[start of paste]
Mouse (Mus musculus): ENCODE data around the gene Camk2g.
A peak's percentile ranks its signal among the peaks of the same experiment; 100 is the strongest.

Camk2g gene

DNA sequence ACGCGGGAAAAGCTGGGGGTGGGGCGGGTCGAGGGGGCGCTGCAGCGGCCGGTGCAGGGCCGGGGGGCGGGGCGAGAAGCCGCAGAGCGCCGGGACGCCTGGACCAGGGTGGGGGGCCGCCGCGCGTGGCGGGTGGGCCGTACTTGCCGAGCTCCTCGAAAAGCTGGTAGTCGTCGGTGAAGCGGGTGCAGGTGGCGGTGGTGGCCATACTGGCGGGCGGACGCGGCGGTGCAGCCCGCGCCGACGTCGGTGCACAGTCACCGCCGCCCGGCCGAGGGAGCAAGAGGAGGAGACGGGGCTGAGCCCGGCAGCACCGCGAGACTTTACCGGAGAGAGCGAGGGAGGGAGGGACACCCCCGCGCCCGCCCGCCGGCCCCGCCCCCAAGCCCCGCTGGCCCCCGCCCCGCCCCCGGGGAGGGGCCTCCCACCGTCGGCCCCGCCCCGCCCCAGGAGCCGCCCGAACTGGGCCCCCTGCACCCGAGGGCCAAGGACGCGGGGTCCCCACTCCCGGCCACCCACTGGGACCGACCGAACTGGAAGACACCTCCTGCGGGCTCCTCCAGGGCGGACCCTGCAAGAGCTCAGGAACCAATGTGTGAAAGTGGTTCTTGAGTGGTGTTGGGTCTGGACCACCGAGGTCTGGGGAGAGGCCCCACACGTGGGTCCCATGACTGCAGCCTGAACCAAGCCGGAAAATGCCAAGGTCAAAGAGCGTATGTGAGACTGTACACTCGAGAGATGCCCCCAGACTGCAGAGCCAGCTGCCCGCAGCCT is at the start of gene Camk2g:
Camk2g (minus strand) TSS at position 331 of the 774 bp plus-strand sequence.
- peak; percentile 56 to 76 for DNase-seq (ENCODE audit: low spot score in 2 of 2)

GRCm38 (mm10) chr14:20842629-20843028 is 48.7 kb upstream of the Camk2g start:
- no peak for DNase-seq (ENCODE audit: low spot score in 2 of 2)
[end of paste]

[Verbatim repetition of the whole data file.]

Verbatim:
Mouse (Mus musculus): ENCODE data around the gene Camk2g.
A peak's percentile ranks its signal among the peaks of the same experiment; 100 is the strongest.

Camk2g gene

DNA sequence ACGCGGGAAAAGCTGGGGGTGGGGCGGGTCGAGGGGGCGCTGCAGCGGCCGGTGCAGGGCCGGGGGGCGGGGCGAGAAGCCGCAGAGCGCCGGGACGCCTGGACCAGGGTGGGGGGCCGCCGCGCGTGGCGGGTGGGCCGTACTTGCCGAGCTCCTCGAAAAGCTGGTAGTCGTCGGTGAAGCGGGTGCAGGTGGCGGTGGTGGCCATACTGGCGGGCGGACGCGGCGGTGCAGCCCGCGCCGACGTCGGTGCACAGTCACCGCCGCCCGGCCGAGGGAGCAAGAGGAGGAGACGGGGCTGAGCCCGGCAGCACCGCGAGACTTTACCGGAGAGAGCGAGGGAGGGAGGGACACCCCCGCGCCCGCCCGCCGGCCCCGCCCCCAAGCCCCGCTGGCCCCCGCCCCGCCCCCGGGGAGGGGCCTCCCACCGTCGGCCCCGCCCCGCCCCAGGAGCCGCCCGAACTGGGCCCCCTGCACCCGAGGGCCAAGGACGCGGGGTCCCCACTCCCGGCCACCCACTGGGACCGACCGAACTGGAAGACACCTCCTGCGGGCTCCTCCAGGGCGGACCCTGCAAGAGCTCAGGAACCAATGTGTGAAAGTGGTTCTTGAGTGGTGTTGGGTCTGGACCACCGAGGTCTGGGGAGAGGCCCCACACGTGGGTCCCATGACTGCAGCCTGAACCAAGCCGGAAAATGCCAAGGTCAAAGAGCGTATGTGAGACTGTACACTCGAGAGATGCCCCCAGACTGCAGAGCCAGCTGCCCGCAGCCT is at the start of gene Camk2g:
Camk2g (minus strand) TSS at position 331 of the 774 bp plus-strand sequence.
- peak; percentile 56 to 76 for DNase-seq (ENCODE audit: low spot score in 2 of 2)

GRCm38 (mm10) chr14:20842629-20843028 is 48.7 kb upstream of the Camk2g start:
- no peak for DNase-seq (ENCODE audit: low spot score in 2 of 2)